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Date: 2008-12-23 (15:32)
From: Ashish Agarwal <agarwal1975@g...>
Subject: Re: [Caml-list] More Caml
> a lot more effort into numerics and string processing and a lot less
effort into
Is there any fundamental reason these two goals must be at odds? Why can't a
compiler be good at numeric and symbolic computation?

On Tue, Dec 23, 2008 at 4:59 AM, Jon Harrop <jon@ffconsultancy.com> wrote:

> On Tuesday 23 December 2008 06:07:37 Jon Harrop wrote:
> > Yes. I'll do a bit more work on it and then tidy it up and document it
> > before uploading it, unless there is any great interest from people now.
> Incidentally, I would like to know what performance issues (good and bad)
> people have with the current OCaml implementation?
> AFAICT, OCaml evolved from a family of languages that were only optimized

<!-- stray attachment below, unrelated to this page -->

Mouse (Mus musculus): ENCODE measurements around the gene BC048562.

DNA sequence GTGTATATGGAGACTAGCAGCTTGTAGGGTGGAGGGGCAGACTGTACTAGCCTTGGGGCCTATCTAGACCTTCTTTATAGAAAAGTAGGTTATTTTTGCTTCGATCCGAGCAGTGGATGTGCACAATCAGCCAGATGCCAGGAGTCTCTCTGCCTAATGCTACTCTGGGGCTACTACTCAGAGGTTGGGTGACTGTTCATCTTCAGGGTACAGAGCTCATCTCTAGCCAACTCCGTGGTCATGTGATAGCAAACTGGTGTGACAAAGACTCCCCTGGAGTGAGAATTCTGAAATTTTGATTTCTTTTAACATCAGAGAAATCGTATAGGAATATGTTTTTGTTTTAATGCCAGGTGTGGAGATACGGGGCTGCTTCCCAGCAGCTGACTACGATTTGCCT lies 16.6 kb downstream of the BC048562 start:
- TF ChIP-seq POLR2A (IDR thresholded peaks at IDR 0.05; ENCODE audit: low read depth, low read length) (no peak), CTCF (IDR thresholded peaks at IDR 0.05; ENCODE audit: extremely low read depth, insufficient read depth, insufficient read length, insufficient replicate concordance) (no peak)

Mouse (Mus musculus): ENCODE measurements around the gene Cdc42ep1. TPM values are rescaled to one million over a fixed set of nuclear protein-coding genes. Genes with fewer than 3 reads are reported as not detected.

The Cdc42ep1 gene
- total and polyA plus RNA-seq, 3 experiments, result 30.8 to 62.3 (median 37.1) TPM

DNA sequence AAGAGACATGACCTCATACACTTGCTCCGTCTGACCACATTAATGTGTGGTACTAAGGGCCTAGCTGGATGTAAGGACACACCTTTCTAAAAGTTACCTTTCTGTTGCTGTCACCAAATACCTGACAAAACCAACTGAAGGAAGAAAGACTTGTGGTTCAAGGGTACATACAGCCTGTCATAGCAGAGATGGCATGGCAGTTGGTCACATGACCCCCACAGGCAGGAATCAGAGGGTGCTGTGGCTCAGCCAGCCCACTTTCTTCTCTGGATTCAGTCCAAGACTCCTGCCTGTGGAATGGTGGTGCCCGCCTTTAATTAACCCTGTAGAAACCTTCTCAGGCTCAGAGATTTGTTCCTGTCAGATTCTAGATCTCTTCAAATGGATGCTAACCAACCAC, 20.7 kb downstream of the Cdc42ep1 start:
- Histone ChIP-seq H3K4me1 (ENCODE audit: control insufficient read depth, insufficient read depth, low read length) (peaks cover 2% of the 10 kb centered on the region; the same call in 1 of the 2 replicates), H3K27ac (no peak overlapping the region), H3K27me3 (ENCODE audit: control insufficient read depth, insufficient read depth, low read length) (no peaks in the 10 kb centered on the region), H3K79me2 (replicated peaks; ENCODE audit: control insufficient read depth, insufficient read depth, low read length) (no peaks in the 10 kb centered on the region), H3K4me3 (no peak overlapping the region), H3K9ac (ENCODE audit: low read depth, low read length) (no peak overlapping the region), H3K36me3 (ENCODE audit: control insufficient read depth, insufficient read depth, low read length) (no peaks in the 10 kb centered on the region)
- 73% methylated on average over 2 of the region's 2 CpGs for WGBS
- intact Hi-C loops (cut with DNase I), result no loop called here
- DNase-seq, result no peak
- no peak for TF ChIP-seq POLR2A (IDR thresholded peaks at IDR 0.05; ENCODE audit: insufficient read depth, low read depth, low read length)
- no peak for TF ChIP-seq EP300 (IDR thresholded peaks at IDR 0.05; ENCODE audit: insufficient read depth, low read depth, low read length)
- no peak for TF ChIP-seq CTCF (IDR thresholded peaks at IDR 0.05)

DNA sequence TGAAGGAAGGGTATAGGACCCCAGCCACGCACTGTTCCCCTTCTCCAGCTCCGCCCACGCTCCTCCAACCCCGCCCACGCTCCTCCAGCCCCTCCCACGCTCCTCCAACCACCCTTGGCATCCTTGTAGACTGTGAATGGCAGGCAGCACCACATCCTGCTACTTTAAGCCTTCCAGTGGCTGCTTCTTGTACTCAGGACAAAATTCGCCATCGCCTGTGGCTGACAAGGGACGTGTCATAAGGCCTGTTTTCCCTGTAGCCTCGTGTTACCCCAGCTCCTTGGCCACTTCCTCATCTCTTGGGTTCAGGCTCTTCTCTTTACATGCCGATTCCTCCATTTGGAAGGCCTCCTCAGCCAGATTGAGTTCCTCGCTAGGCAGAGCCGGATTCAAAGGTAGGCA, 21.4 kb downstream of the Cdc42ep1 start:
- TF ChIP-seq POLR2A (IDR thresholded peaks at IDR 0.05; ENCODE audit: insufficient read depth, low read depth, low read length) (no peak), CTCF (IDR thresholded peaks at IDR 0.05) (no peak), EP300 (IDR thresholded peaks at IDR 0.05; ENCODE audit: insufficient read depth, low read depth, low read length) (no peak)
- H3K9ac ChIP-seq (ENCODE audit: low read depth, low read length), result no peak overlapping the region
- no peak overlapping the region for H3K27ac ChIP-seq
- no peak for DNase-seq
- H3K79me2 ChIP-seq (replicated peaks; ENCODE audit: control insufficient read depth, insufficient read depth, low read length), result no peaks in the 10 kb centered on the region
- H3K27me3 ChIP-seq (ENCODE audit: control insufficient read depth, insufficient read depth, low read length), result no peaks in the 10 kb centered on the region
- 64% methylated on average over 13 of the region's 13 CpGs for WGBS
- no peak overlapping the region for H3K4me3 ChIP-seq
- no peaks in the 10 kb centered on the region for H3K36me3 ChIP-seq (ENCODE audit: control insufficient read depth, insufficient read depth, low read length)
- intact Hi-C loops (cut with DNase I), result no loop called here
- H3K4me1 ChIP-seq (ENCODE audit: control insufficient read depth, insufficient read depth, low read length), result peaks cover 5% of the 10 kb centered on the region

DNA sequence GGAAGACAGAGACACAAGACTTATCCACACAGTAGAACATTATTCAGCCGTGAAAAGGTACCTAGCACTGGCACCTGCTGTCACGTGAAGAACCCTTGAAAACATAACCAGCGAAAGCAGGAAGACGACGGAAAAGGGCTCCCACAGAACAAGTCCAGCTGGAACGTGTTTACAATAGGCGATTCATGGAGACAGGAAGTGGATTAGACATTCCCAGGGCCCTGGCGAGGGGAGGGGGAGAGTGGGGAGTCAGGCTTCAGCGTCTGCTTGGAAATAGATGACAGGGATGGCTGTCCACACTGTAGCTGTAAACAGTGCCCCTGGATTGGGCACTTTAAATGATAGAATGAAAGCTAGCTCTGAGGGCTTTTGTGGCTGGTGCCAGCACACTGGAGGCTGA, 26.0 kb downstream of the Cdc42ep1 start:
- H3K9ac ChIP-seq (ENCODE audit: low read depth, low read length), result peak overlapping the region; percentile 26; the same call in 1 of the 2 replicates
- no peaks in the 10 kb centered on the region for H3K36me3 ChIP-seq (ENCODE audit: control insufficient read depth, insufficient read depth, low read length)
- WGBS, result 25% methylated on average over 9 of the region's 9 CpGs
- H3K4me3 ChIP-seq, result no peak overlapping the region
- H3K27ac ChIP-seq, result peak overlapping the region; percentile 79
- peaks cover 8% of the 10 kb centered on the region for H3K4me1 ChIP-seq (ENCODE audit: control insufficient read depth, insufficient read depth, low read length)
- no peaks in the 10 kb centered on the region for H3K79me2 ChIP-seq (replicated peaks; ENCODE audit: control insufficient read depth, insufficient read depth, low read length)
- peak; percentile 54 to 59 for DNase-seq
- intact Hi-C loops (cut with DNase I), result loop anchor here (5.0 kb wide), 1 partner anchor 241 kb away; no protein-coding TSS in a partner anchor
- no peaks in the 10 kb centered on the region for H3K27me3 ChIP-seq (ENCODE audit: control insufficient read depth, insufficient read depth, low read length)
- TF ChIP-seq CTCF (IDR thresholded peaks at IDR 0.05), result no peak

> for
> symbolic processing. Some of OCaml's relatives, like PolyML, were able to
> provide even faster symbolic processing than naive C but their numerical
> performance is 100x worse. These heavily-skewed performance characteristics
> rendered many ML implementations domain specific.
> I believe OCaml was the first ML to put an unusual amount of effort into
> optimizing other aspects, most notably high performance floating-point
> arithmetic and float arrays (where OCaml still thrashes SML/NJ and MLton).
> Moreover, I think OCaml became the world's favourite ML precisely because
> of
> this diversity.
> I am just looking at the simplest possible GC implementations, like shadow
> stack, and trying to envisage an ML implementation that puts a lot more
> effort into numerics and string processing and a lot less effort into
> symbolics. I am guessing the performance of allocation will be degraded
> 10-100x but many allocations can be removed. This leaves me wondering how
> much slowdown is acceptable without deterring a lot of users?
> Anyway, I'll try to implement a simple GC and get some concrete performance
> results first...
> --
> Dr Jon Harrop, Flying Frog Consultancy Ltd.
> http://www.ffconsultancy.com/?e
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